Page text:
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Am Fam Physician. 2022;105(3):321

Clinical Question

Does music improve sleep quality in older adults?

Bottom Line

This study suggests that listening to music, especially sedative music, can improve sleep quality in older adults, but the underlying data are limited and of mixed quality. (Level of Evidence = 1a−)

Synopsis

The authors searched several databases and registries to identify English- or Chinese-language publications of randomized trials of music to improve sleep in adults 60 years and older. They excluded studies that evaluated people with cognitive dysfunction and those with impaired hearing. The team used the Cochrane Collaboration tool to assess the risk of bias of the included studies, and included five small trials with 288 total patients, all from community settings. The music interventions included a range of live and recorded music, 30 to 60 minutes long, and the intervention periods ranged from two days to three months. The primary outcome measure was the Pittsburgh Sleep Quality Index (point range: 0 to 21; scores higher than 5 indicate poor sleep quality; the minimum clinically important difference is 3.0). The studies were of mixed quality. Music modestly improved sleep quality more than no music (mean difference [MD] = −1.96; 95% CI, −3.23 to −0.69), but there was heterogeneity in the data. Sedative music (e.g., slow tempo, soft volume, smooth melody) was more effective than rhythmic music (MD = −2.35; 95% CI, −3.59 to −1.10 vs. MD = −0.25; 95% CI, −2.23 to 1.73, respectively). Studies that were longer than four weeks found greater improvements than shorter studies (MD = −2.61; 95% CI, −4.72 to −0.50 vs. MD = −2.00; 95% CI, −3.99 to −0.00). On average, none of the studies resulted in clinically important improvements. The authors do not report adverse events.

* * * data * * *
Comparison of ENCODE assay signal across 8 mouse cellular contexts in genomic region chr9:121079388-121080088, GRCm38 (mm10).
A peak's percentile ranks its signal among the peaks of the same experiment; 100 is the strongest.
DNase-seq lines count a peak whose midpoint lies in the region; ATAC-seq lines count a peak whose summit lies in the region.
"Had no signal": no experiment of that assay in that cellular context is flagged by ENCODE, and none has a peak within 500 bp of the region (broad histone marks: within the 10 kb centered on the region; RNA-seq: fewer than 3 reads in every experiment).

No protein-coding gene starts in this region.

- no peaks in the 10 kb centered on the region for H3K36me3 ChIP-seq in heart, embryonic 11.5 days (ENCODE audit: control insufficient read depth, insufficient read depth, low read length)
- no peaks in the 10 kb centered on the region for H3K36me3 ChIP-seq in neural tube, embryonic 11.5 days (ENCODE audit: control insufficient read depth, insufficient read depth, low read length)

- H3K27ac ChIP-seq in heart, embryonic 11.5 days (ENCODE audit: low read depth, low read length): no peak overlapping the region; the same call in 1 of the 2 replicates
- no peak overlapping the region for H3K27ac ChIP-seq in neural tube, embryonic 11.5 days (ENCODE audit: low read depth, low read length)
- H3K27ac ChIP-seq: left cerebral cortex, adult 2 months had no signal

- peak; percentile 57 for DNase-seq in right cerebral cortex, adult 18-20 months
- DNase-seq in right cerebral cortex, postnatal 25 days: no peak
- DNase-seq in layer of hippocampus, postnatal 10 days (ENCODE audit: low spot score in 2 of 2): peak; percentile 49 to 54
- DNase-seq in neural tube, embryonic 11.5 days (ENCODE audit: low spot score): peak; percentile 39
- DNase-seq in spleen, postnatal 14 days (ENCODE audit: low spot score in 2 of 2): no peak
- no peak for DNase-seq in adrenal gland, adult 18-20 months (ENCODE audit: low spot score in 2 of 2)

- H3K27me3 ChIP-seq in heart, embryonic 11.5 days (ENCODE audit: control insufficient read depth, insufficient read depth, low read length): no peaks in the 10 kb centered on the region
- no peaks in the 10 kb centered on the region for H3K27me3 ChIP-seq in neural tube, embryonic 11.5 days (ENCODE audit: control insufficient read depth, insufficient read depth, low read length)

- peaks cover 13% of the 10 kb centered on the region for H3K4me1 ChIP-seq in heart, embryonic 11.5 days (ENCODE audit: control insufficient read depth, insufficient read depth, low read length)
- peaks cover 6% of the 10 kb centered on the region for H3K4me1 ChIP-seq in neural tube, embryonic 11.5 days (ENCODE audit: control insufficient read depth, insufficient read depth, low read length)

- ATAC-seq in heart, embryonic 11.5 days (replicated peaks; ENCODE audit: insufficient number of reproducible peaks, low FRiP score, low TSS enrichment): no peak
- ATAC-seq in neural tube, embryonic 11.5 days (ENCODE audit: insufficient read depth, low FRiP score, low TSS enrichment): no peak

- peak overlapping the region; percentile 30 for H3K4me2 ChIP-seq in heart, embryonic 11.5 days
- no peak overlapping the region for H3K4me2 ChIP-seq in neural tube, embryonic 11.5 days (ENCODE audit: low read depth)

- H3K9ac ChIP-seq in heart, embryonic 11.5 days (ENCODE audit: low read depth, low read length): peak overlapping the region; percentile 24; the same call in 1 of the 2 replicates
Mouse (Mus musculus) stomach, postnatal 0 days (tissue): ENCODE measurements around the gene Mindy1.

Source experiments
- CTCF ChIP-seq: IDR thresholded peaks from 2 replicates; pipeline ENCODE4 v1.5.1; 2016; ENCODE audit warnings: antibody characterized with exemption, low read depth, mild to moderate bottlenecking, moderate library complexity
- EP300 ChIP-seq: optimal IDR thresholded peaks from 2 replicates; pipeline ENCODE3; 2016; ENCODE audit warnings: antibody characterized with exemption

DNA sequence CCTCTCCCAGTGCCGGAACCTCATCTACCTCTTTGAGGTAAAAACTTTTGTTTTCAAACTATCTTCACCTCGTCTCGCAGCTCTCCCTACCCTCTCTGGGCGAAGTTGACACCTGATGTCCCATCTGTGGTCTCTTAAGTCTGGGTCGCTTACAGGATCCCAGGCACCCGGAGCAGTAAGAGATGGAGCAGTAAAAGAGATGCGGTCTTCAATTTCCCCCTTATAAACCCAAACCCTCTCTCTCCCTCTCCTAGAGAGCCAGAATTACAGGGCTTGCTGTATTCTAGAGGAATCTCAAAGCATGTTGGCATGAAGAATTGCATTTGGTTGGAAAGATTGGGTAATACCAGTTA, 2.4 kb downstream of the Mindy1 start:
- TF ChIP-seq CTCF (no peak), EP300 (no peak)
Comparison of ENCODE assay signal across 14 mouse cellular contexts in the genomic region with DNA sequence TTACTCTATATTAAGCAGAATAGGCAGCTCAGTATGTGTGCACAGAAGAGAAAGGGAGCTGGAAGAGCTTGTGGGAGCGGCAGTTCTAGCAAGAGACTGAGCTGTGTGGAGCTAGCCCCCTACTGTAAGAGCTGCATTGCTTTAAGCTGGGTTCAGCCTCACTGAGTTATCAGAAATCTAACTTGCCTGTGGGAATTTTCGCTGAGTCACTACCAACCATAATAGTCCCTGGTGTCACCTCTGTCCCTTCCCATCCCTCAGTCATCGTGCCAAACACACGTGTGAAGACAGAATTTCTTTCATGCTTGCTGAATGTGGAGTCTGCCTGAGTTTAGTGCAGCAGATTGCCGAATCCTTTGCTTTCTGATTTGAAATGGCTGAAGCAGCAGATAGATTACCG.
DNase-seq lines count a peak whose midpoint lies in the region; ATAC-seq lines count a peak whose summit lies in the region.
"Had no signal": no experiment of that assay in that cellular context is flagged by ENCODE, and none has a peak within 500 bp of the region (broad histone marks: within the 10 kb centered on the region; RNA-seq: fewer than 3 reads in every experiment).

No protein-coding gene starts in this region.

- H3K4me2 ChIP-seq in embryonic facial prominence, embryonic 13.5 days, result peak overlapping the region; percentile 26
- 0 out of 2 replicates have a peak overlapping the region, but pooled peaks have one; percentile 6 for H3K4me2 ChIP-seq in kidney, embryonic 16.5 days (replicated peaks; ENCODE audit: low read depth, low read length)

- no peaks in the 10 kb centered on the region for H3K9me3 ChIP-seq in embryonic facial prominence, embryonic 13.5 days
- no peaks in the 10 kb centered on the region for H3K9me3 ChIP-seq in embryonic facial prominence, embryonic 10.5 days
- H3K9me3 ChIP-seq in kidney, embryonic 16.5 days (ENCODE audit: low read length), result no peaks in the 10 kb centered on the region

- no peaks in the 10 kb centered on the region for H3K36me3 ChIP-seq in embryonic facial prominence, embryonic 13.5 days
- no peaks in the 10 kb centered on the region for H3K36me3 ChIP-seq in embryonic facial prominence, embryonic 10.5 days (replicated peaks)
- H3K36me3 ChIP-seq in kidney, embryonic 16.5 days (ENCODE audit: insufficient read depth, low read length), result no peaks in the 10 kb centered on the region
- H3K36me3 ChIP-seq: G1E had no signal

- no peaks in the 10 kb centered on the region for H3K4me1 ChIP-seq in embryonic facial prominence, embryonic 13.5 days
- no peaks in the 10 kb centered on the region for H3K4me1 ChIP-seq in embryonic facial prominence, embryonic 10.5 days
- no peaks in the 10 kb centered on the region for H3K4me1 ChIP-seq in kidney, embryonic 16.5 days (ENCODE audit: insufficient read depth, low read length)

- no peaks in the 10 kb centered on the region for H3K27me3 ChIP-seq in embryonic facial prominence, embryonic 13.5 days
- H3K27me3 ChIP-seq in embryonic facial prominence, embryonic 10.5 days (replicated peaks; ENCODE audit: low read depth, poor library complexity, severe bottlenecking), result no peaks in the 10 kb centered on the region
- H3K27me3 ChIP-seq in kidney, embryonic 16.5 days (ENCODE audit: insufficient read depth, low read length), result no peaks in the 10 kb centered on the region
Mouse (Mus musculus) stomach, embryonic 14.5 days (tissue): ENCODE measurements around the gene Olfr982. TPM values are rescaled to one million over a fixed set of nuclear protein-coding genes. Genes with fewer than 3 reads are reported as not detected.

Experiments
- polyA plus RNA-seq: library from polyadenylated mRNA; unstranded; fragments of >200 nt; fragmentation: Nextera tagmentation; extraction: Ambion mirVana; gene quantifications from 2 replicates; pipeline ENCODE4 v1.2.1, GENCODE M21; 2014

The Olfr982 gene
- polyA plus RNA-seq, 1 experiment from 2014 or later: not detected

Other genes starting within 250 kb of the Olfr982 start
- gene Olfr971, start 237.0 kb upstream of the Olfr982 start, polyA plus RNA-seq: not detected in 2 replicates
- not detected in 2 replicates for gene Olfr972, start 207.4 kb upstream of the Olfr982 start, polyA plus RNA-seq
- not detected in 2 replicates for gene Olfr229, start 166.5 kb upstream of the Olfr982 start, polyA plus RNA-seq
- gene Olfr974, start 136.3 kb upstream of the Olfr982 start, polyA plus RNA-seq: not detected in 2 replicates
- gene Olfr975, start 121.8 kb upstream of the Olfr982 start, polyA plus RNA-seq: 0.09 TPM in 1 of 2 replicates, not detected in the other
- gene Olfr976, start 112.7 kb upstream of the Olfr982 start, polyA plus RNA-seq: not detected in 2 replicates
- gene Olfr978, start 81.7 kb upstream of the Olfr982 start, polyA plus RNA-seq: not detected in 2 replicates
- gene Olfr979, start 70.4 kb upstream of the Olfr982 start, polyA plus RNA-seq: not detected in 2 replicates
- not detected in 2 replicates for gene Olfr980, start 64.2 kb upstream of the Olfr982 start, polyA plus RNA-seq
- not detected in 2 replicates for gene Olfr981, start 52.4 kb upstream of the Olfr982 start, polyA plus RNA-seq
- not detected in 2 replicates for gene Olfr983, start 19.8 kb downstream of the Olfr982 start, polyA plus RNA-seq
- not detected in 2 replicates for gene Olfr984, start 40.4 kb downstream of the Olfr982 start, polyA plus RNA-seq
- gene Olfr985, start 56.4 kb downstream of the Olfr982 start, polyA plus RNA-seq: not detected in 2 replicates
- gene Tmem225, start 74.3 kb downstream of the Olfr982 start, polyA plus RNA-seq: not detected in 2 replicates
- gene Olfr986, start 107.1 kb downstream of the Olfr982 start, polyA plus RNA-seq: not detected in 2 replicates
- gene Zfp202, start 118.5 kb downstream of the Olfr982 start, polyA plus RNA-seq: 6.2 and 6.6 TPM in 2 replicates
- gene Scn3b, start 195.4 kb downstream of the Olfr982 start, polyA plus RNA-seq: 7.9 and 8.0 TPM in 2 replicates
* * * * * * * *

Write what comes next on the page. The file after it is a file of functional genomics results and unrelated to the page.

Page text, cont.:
Study design: Meta-analysis (randomized controlled trials)

Funding source: Self-funded or unfunded

Setting: Various (meta-analysis)

Reference: Chen C, Tung H, Fang C, et al. Effect of music therapy on improving sleep quality in older adults: a systematic review and meta-analysis. J Am Geriatr Soc. 2021;69(7):1925–1932.

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POEMs (patient-oriented evidence that matters) are provided by Essential Evidence Plus, a point-of-care clinical decision support system published by Wiley-Blackwell. For more information, see http://www.essentialevidenceplus.com. Copyright Wiley-Blackwell. Used with permission.

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A collection of POEMs published in AFP is available at https://www.aafp.org/afp/poems.

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